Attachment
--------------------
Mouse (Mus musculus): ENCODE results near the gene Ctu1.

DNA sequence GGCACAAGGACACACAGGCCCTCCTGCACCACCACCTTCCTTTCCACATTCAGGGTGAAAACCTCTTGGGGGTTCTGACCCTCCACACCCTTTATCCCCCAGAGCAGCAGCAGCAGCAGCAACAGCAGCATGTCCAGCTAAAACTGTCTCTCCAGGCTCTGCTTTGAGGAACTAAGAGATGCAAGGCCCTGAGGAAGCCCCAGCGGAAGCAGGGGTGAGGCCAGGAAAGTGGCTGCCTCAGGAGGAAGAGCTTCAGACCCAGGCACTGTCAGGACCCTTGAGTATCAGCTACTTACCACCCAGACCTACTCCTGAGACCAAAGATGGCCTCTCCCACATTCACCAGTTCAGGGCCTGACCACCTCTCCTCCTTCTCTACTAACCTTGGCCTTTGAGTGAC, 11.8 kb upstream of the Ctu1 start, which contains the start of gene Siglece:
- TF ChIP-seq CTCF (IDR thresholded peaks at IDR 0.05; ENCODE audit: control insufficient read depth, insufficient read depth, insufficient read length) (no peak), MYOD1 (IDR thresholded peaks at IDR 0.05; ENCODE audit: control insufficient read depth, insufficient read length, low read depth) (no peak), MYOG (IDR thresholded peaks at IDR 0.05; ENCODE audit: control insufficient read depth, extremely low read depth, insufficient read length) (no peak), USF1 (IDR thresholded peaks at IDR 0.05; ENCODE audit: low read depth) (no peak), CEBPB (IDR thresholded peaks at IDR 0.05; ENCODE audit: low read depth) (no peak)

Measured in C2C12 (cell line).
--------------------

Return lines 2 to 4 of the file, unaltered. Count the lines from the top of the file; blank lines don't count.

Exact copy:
DNA sequence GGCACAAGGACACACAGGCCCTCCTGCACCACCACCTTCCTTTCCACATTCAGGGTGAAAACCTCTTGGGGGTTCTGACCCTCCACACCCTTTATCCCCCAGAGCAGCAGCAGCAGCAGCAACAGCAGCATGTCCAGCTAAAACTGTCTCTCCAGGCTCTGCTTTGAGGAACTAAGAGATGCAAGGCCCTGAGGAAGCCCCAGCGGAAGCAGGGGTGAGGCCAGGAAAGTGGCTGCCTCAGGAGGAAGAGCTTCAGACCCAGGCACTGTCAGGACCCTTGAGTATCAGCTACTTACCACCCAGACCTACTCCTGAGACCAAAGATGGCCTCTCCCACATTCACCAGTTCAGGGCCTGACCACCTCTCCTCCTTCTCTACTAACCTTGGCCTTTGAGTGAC, 11.8 kb upstream of the Ctu1 start, which contains the start of gene Siglece:
- TF ChIP-seq CTCF (IDR thresholded peaks at IDR 0.05; ENCODE audit: control insufficient read depth, insufficient read depth, insufficient read length) (no peak), MYOD1 (IDR thresholded peaks at IDR 0.05; ENCODE audit: control insufficient read depth, insufficient read length, low read depth) (no peak), MYOG (IDR thresholded peaks at IDR 0.05; ENCODE audit: control insufficient read depth, extremely low read depth, insufficient read length) (no peak), USF1 (IDR thresholded peaks at IDR 0.05; ENCODE audit: low read depth) (no peak), CEBPB (IDR thresholded peaks at IDR 0.05; ENCODE audit: low read depth) (no peak)

Measured in C2C12 (cell line).